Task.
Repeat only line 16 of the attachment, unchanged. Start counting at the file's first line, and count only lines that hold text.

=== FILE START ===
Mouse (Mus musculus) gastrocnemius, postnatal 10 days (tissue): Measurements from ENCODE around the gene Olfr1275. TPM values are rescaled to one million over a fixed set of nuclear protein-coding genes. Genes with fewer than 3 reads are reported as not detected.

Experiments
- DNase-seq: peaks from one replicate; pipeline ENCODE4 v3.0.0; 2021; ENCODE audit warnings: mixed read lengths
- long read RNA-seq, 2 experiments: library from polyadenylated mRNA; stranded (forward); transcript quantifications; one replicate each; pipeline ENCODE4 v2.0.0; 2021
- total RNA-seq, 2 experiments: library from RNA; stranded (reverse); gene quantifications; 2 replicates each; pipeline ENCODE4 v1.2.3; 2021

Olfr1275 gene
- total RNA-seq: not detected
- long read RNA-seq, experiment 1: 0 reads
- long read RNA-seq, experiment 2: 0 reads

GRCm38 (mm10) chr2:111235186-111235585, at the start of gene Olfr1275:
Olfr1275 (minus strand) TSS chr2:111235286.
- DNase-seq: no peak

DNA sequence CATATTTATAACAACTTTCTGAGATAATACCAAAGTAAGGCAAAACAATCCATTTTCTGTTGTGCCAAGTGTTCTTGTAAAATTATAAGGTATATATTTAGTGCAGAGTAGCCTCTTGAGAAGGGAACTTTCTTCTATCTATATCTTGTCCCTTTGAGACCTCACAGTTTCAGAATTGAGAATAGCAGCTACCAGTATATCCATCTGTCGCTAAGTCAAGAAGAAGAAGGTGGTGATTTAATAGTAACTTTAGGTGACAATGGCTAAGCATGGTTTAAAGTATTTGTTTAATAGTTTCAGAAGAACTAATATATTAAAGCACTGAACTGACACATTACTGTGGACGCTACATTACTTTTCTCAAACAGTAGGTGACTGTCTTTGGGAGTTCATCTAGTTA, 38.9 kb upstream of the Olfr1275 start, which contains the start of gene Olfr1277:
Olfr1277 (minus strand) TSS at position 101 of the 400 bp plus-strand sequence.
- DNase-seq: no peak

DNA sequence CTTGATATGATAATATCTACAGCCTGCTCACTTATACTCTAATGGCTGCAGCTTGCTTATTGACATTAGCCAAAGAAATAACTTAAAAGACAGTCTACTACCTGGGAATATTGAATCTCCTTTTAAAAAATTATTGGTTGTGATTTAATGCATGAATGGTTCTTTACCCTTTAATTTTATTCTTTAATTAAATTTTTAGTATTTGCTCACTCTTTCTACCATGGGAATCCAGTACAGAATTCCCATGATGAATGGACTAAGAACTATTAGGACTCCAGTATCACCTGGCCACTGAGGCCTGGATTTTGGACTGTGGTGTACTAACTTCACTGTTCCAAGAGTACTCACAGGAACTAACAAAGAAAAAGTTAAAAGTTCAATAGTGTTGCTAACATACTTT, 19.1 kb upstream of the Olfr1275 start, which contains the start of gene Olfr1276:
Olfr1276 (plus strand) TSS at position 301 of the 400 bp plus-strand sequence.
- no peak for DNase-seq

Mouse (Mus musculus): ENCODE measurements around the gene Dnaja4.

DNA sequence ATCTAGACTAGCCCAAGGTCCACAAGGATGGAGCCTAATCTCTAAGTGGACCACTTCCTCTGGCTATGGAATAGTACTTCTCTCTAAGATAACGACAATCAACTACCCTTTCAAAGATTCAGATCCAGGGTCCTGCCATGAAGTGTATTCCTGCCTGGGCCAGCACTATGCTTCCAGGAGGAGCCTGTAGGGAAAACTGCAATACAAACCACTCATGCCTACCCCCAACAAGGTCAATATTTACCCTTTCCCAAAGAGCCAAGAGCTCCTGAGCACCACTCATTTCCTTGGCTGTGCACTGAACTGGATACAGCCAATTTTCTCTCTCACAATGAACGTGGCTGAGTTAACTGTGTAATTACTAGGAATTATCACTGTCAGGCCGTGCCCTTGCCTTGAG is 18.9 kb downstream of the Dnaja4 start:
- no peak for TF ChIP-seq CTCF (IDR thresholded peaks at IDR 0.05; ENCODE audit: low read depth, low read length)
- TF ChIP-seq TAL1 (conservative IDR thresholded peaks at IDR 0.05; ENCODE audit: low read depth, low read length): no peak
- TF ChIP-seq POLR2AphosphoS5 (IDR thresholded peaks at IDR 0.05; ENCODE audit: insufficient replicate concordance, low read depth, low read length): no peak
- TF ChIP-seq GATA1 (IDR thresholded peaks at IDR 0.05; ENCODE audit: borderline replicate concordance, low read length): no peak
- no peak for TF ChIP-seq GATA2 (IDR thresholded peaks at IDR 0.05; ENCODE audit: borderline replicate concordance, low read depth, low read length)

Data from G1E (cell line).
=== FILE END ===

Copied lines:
DNA sequence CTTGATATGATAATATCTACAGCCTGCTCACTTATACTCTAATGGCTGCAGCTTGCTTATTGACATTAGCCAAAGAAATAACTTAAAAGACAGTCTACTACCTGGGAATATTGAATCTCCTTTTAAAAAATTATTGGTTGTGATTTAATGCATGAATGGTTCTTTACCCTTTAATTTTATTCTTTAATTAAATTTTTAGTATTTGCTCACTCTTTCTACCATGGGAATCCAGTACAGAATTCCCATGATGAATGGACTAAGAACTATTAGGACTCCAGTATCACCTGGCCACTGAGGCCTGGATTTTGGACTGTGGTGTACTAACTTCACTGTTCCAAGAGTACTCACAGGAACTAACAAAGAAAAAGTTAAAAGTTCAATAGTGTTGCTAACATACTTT, 19.1 kb upstream of the Olfr1275 start, which contains the start of gene Olfr1276: